18 Evidence based interventions – secondary prevention
Most effective targeted approaches to preventing physical abuse and neglect appear to be home visiting programmes and multi-component interventions used in parent training (Davies and Ward Home, 2012) Home visiting programmes Family Nurse Partnership in the UK (Department of Health, 2013) Home Visitation in the US (Olds et al, 1994) Parent training programmes Triple P-Positive Parenting Programme Incredible Years Programme (Webster-Stratton, 2010)

19 Evidence based interventions – tertiary prevention
Parent-focused interventions e.g. Parents under Pressure (Dawe and Harnett, 2007) Parent and Child Focused Interventions e.g. Interaction Guidance Family Focused Interventions e.g. Multi-systemic Therapy for Child Abuse and Neglect (Swenson et al 2010) Child Focused Interventions e.g. Multidimensional Treatment Foster Care (Fisher et al 2005)

20 Assessment Framework A conceptual map for children and families work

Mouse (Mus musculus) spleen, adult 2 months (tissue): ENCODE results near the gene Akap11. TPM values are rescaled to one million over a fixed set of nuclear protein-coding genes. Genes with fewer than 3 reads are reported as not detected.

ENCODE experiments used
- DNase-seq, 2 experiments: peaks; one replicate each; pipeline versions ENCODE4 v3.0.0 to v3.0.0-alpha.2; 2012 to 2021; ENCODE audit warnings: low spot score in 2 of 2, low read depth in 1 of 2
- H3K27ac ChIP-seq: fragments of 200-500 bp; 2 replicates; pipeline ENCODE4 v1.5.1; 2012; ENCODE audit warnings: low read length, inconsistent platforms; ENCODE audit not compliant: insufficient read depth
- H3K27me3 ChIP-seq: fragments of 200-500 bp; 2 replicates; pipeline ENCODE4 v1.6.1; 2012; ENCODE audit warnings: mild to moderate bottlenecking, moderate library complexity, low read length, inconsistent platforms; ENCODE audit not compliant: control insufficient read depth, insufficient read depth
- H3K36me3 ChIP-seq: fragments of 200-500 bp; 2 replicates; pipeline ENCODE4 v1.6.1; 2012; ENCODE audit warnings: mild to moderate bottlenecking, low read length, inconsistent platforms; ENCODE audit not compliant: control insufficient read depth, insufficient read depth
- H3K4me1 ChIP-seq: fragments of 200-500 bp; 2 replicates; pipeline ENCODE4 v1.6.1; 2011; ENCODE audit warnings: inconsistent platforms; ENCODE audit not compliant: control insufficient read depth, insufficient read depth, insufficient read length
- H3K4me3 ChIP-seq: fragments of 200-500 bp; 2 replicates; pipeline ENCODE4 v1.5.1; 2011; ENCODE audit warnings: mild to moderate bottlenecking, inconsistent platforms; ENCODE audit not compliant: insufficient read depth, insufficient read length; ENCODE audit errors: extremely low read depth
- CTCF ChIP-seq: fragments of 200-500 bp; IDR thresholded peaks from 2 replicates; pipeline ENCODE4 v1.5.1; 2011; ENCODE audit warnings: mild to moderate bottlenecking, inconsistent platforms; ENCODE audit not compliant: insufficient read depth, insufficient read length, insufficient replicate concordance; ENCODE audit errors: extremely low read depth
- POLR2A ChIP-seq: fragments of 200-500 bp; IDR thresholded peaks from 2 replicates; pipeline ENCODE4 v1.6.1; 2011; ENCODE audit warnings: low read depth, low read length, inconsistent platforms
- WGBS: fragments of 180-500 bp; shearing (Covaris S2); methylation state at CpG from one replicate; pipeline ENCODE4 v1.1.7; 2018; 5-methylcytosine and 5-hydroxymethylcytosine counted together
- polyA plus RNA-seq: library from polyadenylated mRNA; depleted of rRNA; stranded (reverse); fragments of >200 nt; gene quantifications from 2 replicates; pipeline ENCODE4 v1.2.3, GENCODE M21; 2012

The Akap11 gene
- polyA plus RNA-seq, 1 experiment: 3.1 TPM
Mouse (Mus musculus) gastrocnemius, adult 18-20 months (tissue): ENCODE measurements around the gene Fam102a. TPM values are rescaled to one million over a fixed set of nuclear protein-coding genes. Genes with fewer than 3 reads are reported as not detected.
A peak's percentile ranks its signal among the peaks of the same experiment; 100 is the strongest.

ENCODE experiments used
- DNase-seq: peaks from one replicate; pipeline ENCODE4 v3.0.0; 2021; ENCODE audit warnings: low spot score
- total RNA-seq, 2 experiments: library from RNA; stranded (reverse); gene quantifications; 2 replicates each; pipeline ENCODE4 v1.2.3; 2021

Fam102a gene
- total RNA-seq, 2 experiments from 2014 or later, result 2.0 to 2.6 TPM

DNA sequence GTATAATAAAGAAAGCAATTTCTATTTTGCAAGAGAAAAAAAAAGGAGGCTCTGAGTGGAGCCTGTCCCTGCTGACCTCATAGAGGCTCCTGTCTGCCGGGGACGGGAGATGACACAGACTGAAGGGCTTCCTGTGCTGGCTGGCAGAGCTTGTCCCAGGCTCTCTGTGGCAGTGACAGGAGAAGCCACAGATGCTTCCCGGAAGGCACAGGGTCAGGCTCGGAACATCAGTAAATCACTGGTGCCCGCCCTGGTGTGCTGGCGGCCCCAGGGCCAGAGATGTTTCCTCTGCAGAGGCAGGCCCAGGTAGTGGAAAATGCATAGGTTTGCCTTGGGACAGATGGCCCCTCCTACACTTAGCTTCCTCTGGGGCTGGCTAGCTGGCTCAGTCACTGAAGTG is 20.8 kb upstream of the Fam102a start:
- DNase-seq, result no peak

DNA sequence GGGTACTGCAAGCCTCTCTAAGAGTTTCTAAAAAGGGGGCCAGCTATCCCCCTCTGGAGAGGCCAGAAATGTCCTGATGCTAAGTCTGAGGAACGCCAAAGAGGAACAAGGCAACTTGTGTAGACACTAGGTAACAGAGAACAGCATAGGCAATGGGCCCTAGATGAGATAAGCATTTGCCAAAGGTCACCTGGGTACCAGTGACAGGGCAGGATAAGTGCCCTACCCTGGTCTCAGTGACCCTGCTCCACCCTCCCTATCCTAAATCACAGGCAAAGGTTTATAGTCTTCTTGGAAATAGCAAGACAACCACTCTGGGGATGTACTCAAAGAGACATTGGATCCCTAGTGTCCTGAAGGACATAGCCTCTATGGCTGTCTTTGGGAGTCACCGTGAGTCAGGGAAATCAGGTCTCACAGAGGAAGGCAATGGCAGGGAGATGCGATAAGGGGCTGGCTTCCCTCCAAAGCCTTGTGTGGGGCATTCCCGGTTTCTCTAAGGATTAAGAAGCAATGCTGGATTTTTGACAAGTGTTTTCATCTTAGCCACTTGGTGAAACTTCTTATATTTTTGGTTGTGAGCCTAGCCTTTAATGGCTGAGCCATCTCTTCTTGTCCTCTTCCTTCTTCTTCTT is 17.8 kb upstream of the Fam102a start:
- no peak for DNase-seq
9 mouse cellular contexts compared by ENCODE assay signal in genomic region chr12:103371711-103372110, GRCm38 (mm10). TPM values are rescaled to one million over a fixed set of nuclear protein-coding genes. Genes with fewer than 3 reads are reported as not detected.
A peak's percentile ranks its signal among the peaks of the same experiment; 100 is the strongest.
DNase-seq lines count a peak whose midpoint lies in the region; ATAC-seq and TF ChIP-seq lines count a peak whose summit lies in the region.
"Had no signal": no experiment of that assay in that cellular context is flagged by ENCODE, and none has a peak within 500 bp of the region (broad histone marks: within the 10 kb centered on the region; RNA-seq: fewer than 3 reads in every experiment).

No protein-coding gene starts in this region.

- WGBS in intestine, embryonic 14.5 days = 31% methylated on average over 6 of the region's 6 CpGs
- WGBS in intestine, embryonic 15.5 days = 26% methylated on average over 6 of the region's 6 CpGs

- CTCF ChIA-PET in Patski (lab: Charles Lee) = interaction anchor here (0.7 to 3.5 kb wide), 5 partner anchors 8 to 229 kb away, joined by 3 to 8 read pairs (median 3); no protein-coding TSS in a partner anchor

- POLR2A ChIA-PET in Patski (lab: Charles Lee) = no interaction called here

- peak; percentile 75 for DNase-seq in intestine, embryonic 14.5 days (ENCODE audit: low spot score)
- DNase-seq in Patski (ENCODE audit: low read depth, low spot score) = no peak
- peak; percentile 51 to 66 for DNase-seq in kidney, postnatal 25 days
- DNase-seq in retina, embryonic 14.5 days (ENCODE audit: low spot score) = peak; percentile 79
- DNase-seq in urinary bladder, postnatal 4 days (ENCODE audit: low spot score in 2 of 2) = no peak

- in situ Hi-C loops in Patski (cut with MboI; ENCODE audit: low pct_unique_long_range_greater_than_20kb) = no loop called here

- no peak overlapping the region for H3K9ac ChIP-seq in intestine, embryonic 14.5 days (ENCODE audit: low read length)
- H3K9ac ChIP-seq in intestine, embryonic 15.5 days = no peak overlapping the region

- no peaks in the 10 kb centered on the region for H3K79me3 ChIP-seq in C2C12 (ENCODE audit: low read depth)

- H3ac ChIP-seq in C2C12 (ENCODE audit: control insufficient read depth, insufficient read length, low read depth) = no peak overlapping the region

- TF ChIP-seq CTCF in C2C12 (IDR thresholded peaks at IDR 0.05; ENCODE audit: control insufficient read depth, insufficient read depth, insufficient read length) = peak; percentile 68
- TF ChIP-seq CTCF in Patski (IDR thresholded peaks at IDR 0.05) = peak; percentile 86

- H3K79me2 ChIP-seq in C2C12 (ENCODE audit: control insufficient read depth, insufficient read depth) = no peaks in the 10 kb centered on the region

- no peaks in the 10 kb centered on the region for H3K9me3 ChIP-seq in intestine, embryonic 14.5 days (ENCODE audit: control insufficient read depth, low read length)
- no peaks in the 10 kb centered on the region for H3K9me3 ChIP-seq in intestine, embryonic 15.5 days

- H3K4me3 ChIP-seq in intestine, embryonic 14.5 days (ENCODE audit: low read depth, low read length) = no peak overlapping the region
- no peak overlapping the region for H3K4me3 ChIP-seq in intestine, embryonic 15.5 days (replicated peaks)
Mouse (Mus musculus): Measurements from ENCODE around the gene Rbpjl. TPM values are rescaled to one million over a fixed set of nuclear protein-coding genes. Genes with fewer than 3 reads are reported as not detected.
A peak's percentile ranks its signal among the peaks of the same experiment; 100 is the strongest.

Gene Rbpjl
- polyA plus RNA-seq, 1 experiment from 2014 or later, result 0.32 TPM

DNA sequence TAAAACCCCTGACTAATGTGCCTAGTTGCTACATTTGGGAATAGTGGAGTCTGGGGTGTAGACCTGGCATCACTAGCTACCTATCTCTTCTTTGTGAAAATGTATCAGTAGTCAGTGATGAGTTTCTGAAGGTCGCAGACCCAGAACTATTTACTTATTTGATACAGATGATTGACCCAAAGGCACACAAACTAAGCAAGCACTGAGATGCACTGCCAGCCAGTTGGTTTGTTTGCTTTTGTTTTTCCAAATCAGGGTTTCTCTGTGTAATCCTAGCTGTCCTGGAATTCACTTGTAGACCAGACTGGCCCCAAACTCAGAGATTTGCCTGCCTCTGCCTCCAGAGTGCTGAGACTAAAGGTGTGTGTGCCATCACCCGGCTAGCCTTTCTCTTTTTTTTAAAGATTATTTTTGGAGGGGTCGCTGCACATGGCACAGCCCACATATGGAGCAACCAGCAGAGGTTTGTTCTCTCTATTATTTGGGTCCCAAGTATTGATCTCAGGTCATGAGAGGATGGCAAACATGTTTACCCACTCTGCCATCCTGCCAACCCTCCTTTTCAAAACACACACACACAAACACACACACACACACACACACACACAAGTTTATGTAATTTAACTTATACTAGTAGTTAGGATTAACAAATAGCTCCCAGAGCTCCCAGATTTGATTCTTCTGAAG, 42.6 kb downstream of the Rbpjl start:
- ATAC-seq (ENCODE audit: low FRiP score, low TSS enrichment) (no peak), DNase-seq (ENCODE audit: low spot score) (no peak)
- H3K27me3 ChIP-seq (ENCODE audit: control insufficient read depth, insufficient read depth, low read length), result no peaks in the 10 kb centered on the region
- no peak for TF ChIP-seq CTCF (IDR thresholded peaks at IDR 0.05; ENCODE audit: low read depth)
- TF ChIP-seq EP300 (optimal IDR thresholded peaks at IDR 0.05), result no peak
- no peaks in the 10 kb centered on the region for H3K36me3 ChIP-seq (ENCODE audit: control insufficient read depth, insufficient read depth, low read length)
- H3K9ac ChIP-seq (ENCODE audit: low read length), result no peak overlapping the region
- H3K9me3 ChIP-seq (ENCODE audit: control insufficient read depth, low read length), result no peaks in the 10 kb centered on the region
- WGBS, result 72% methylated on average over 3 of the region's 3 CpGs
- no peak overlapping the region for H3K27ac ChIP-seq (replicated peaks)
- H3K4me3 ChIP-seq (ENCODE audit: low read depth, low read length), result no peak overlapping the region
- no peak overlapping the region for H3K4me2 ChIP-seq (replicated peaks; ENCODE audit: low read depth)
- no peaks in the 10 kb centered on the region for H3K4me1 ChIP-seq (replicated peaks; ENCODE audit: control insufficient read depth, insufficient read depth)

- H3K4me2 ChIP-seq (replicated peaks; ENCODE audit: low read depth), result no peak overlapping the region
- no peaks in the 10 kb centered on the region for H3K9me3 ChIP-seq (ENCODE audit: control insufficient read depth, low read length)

Health Basic Care Education Ensuring Safety Emotional & Behavioural Development CHILD Safeguarding & promoting welfare Emotional Warmth CHILD’S DEVELOPMENTAL NEEDS Identity PARENTING CAPACITY Stimulation Family & Social Relationships Guidance & Boundaries Social Presentation Stability Selfcare Skills FAMILY & ENVIRONMENTAL FACTORS Income Community Resources Family’s Social Integration Employment Housing Wider Family Family History & Functioning © Child and Family Training 2011 20 20


22 Aim of the Hope for Children and Families project and resources
The HfCF project includes Resources for Practitioners – designed for work with children and young people and their parents and carers to prevent abusive and neglectful parenting and the associated impairment of children’s health and development. The resources are aimed at all practitioners whose roles are to intervene to provide services to children and families where there are concerns that a parent may harm or neglect their child and where there is risk the child’s health or development is impaired.

23 Article Reference: Bentovim A. and Elliott I
Article Reference: Bentovim A. and Elliott I. (2014) Hope for Children and Families: Targeting Abusive Parenting and the Associated Impairment of Children. Journal of Clinical Child & Adolescent Psychology. Website:

24 ISPCAN Training Resources
See our website:

25 Thank you! Contact details: